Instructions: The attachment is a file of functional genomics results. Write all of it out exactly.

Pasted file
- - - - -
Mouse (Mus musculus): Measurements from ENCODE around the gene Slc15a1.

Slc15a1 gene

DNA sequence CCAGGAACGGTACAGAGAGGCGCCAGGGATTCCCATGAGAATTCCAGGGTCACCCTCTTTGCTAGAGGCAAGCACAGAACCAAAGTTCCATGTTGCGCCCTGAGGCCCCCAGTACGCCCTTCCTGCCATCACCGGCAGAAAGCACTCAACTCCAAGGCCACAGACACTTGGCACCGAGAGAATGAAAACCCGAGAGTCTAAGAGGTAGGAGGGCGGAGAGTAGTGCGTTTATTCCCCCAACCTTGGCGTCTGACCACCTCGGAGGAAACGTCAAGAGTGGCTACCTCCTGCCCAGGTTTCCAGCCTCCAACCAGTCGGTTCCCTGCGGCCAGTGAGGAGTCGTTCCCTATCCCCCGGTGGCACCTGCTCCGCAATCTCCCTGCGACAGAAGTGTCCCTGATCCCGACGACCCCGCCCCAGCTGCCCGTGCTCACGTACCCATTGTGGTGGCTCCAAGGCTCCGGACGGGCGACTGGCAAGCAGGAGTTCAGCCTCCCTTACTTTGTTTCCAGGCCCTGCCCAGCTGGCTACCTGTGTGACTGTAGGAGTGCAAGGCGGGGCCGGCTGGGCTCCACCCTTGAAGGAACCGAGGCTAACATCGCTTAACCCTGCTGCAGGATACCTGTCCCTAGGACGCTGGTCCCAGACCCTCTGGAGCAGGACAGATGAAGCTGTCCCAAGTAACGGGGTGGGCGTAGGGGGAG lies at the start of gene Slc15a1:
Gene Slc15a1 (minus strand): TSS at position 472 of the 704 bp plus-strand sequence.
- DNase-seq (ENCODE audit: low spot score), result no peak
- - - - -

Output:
Mouse (Mus musculus): Measurements from ENCODE around the gene Slc15a1.

Slc15a1 gene

DNA sequence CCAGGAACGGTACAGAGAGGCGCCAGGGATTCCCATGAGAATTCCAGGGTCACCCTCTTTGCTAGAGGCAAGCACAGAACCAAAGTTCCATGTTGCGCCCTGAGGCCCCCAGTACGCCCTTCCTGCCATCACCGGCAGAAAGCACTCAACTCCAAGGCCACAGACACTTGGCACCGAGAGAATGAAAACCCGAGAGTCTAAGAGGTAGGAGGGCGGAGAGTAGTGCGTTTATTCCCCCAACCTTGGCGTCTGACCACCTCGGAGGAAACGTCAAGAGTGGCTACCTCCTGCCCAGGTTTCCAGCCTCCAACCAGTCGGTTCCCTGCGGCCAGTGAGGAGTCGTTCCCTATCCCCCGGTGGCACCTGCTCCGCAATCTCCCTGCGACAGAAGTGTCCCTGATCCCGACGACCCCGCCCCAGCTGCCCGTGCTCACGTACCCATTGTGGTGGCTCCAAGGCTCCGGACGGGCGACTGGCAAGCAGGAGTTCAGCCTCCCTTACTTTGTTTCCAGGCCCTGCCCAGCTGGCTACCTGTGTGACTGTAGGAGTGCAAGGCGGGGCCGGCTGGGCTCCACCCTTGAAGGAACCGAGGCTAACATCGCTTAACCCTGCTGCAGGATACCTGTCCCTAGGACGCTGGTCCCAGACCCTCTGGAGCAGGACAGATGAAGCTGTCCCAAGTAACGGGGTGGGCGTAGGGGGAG lies at the start of gene Slc15a1:
Gene Slc15a1 (minus strand): TSS at position 472 of the 704 bp plus-strand sequence.
- DNase-seq (ENCODE audit: low spot score), result no peak